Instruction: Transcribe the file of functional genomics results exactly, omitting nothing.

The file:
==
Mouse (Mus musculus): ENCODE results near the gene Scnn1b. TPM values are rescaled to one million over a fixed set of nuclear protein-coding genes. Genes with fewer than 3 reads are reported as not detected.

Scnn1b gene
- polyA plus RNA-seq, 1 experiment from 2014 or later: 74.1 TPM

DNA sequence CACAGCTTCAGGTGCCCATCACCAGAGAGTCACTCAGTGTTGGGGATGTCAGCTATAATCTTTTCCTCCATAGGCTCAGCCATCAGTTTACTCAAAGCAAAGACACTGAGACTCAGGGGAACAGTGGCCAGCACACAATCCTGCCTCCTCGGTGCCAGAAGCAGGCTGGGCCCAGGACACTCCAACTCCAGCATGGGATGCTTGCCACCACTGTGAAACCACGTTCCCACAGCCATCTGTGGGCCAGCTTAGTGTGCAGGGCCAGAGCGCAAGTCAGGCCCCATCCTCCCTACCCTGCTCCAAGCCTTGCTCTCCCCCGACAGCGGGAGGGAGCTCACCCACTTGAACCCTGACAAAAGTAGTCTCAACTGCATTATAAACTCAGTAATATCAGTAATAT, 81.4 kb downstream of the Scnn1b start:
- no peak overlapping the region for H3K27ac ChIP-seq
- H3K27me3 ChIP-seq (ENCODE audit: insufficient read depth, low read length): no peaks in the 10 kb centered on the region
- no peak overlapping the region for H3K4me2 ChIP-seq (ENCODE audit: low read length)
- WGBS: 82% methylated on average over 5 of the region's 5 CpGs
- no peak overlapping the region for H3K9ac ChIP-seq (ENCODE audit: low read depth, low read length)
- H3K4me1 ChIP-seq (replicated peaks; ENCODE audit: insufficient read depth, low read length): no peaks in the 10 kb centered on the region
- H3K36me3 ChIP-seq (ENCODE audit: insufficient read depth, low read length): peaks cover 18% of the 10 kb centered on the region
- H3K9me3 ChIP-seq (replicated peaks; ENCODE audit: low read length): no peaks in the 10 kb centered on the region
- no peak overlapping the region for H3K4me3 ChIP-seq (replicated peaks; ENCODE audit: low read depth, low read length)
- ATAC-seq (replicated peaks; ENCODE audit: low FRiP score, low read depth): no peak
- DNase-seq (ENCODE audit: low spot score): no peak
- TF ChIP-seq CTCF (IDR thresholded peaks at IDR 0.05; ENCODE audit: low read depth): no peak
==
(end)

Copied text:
Mouse (Mus musculus): ENCODE results near the gene Scnn1b. TPM values are rescaled to one million over a fixed set of nuclear protein-coding genes. Genes with fewer than 3 reads are reported as not detected.

Scnn1b gene
- polyA plus RNA-seq, 1 experiment from 2014 or later: 74.1 TPM

DNA sequence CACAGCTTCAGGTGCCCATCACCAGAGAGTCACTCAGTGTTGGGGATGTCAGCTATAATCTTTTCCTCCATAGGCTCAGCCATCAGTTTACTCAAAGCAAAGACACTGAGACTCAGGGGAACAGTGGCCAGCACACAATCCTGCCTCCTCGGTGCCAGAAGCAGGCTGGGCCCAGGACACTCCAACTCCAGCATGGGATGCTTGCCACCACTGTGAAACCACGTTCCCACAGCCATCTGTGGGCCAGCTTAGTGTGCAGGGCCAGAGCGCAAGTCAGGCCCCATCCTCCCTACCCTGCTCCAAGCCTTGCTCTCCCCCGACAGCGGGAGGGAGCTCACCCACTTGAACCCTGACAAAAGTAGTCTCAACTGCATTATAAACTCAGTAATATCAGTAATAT, 81.4 kb downstream of the Scnn1b start:
- no peak overlapping the region for H3K27ac ChIP-seq
- H3K27me3 ChIP-seq (ENCODE audit: insufficient read depth, low read length): no peaks in the 10 kb centered on the region
- no peak overlapping the region for H3K4me2 ChIP-seq (ENCODE audit: low read length)
- WGBS: 82% methylated on average over 5 of the region's 5 CpGs
- no peak overlapping the region for H3K9ac ChIP-seq (ENCODE audit: low read depth, low read length)
- H3K4me1 ChIP-seq (replicated peaks; ENCODE audit: insufficient read depth, low read length): no peaks in the 10 kb centered on the region
- H3K36me3 ChIP-seq (ENCODE audit: insufficient read depth, low read length): peaks cover 18% of the 10 kb centered on the region
- H3K9me3 ChIP-seq (replicated peaks; ENCODE audit: low read length): no peaks in the 10 kb centered on the region
- no peak overlapping the region for H3K4me3 ChIP-seq (replicated peaks; ENCODE audit: low read depth, low read length)
- ATAC-seq (replicated peaks; ENCODE audit: low FRiP score, low read depth): no peak
- DNase-seq (ENCODE audit: low spot score): no peak
- TF ChIP-seq CTCF (IDR thresholded peaks at IDR 0.05; ENCODE audit: low read depth): no peak